All this suggests that investors can understand when innovation is at risk from too much concentration of market share. Antitrust regulation should complement this market effect.

Microsoft/Activision Blizzard: The Devil’s Work

Watchdogs are often wary of dominant companies and their pricing power. Witness the recent attempts by regulators in the US and UK to block Microsoft’s acquisition of game software maker Activision Blizzard.

Both the US Fair Trade Commission and the UK’s Competition and Markets Authority fear that Microsoft, maker of both Xbox consoles and games, will only gain more pricing power by acquiring the maker of certain top-selling games.

The FTC’s theory is that Microsoft will use Activision’s gaming portfolio to force consumers to use the less competitive XBox console hardware. However, the two companies say that gaming is migrating to mobile devices. This remains a fragmented and competitive area.

Activision Blizzard recently said that the video game Diablo IV had sales of $666 million in its first few days of release. It described that appropriately occult figure as “auspicious”.

On the same day, the US FTC went to court in an attempt to prevent the major video game maker from closing its $75 billion deal to sell itself to Microsoft. The agency had previously sued to stop the band. But without a court order, the companies could risk completing the combination.

Microsoft described that regulator’s action as its own stroke of luck. The software giant believes it can file its lawsuit sooner and prevail in court. Activision and Microsoft are committed to the deal, as merger contracts require their “best efforts” to complete. But both sides won’t be too much separated, so to speak, if the government forces them to split.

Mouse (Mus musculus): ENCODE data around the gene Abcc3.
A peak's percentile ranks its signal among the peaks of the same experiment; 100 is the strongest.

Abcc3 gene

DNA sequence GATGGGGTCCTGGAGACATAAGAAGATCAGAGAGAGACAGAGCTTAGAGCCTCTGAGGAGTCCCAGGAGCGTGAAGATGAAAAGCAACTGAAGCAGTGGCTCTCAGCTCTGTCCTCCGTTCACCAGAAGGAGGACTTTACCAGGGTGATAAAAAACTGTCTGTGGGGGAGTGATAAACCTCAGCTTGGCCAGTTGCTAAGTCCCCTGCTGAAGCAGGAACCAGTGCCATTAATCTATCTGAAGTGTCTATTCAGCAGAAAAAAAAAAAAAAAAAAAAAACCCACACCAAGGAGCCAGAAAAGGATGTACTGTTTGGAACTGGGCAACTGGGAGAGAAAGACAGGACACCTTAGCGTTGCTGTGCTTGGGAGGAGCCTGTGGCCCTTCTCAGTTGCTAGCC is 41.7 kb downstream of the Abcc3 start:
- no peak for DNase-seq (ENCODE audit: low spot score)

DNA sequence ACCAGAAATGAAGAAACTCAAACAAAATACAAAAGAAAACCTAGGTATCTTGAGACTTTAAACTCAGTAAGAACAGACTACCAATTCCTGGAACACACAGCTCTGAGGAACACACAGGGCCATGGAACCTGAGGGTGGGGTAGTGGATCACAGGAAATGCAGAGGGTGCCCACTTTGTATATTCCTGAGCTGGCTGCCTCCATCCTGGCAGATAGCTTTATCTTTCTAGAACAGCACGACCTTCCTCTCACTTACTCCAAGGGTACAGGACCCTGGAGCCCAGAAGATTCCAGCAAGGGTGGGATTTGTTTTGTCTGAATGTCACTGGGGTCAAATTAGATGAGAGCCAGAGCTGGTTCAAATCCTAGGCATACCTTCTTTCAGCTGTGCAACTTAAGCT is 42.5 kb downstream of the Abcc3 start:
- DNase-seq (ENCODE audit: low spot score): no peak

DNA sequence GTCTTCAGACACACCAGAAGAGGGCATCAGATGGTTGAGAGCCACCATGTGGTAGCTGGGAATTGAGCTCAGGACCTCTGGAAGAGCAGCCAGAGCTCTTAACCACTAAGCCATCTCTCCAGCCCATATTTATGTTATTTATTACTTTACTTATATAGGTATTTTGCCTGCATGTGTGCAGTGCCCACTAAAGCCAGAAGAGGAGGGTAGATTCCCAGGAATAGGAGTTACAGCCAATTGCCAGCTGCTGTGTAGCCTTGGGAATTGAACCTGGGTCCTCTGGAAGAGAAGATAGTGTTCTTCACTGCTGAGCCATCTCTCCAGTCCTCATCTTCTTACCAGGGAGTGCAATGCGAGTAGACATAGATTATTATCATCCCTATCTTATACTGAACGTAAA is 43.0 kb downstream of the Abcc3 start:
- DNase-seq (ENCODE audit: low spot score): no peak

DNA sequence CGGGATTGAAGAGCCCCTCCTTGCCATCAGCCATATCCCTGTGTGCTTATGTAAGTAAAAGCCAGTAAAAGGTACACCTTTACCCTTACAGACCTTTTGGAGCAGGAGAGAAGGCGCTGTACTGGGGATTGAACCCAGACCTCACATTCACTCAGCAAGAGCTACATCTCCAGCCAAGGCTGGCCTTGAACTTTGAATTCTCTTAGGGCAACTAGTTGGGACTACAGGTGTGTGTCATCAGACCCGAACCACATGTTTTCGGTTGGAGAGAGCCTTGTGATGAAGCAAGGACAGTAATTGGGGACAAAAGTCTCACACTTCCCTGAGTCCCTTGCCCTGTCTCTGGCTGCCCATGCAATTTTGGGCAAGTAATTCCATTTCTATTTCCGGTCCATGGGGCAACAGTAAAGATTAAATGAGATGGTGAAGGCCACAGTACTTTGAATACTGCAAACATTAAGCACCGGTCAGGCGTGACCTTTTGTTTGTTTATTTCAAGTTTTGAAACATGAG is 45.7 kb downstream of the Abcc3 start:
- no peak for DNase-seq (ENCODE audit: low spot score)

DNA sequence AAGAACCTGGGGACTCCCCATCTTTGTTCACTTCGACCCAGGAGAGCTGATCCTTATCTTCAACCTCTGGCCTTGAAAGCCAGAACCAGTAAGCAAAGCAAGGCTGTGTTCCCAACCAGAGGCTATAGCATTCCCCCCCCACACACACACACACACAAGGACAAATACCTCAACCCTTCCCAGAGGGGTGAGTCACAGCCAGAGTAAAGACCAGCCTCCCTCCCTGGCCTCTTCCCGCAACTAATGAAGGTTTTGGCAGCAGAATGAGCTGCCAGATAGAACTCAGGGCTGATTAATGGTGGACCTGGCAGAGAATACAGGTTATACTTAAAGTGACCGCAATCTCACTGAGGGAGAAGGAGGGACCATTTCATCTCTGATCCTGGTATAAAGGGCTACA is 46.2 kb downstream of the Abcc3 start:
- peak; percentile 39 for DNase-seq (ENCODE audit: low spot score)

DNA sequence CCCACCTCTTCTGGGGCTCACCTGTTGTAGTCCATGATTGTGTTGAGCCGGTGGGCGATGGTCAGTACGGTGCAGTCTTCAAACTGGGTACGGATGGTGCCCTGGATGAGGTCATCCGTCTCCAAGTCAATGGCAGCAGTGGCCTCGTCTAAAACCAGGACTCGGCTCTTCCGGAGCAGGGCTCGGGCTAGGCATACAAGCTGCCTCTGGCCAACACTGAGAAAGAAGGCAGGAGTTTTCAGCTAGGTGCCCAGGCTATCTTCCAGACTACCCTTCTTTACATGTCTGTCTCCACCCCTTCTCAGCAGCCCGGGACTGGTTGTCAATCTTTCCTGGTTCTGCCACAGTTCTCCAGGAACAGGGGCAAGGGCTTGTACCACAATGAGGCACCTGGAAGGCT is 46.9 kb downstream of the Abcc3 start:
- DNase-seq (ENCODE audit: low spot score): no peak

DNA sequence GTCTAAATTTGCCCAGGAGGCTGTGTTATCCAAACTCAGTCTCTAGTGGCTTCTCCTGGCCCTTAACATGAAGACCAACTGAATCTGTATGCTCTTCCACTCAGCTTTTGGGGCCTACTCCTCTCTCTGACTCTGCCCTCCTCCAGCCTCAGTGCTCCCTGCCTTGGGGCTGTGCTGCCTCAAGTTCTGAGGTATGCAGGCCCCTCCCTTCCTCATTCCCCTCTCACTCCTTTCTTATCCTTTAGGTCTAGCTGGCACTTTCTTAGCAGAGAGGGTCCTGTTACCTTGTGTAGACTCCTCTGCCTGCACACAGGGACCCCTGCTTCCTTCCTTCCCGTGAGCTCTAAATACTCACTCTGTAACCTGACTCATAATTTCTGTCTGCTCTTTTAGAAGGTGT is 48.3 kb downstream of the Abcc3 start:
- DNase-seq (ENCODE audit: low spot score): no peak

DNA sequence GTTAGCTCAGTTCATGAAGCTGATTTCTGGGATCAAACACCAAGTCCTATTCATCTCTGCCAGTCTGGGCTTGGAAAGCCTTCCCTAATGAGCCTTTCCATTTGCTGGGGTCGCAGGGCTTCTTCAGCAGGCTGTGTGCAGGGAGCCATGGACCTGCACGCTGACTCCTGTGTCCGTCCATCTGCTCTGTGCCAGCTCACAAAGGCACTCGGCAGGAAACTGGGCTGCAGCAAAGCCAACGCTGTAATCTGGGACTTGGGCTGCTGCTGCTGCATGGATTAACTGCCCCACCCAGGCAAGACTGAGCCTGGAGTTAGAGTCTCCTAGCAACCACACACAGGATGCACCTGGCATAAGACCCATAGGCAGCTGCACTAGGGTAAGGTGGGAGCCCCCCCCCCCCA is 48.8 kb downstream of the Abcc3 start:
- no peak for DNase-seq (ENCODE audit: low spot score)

When the deal closed 17 months ago, Activision was reeling from a corporate governance and internal culture scandal. Since then, the collective sense of shame has subsided. At the same time, Activision’s standalone outlook has risen.

Following the announcement of the deal, analyst consensus earnings estimates for 2023 hit a low of just over $3 per share. That figure has now risen to about $4 per share thanks to Diablo and other games.

As for Microsoft, its shares are up 40 percent since early 2023. The software machine seems unstoppable. It is riding a wave of hype around generative artificial intelligence.

Should the deal be called off, Microsoft would owe a $3 billion reverse termination fee, though the parties could negotiate slightly lower if they’re willing to go further. Completing the acquisition seems complicated and time-consuming to say the least, as there is a legal battle going on in the US and the UK has blocked the deal.

Wall Street and corporate America will silently pray that the two companies will continue the battle. A win would chastise a Biden regime that has fought industry consolidation. But the partners may lack the devil to persevere no matter how hellishly Activision runs its game releases.